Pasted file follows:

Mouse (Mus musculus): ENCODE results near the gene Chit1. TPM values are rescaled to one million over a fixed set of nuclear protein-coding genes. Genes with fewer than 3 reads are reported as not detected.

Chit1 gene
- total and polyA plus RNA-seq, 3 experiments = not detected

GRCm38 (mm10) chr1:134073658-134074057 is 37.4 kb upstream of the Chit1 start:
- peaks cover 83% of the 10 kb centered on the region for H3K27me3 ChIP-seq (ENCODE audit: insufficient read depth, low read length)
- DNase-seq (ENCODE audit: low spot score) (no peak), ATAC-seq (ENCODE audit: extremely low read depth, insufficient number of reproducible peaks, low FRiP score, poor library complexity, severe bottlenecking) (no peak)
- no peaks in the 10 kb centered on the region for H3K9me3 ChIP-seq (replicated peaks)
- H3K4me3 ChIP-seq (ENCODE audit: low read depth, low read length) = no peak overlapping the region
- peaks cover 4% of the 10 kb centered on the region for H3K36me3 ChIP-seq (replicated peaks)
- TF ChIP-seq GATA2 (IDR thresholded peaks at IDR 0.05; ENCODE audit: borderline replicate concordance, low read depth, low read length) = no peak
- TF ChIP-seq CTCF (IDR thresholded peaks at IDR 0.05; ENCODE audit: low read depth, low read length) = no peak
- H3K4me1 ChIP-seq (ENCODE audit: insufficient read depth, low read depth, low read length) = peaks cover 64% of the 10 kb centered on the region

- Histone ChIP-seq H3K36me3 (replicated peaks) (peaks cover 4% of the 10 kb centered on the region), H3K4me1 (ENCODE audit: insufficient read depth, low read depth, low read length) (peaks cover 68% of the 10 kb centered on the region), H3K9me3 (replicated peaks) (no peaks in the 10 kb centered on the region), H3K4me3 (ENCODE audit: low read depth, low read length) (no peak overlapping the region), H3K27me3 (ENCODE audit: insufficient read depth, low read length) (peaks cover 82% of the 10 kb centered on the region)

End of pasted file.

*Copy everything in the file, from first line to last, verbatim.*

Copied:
Mouse (Mus musculus): ENCODE results near the gene Chit1. TPM values are rescaled to one million over a fixed set of nuclear protein-coding genes. Genes with fewer than 3 reads are reported as not detected.

Chit1 gene
- total and polyA plus RNA-seq, 3 experiments = not detected

GRCm38 (mm10) chr1:134073658-134074057 is 37.4 kb upstream of the Chit1 start:
- peaks cover 83% of the 10 kb centered on the region for H3K27me3 ChIP-seq (ENCODE audit: insufficient read depth, low read length)
- DNase-seq (ENCODE audit: low spot score) (no peak), ATAC-seq (ENCODE audit: extremely low read depth, insufficient number of reproducible peaks, low FRiP score, poor library complexity, severe bottlenecking) (no peak)
- no peaks in the 10 kb centered on the region for H3K9me3 ChIP-seq (replicated peaks)
- H3K4me3 ChIP-seq (ENCODE audit: low read depth, low read length) = no peak overlapping the region
- peaks cover 4% of the 10 kb centered on the region for H3K36me3 ChIP-seq (replicated peaks)
- TF ChIP-seq GATA2 (IDR thresholded peaks at IDR 0.05; ENCODE audit: borderline replicate concordance, low read depth, low read length) = no peak
- TF ChIP-seq CTCF (IDR thresholded peaks at IDR 0.05; ENCODE audit: low read depth, low read length) = no peak
- H3K4me1 ChIP-seq (ENCODE audit: insufficient read depth, low read depth, low read length) = peaks cover 64% of the 10 kb centered on the region

- Histone ChIP-seq H3K36me3 (replicated peaks) (peaks cover 4% of the 10 kb centered on the region), H3K4me1 (ENCODE audit: insufficient read depth, low read depth, low read length) (peaks cover 68% of the 10 kb centered on the region), H3K9me3 (replicated peaks) (no peaks in the 10 kb centered on the region), H3K4me3 (ENCODE audit: low read depth, low read length) (no peak overlapping the region), H3K27me3 (ENCODE audit: insufficient read depth, low read length) (peaks cover 82% of the 10 kb centered on the region)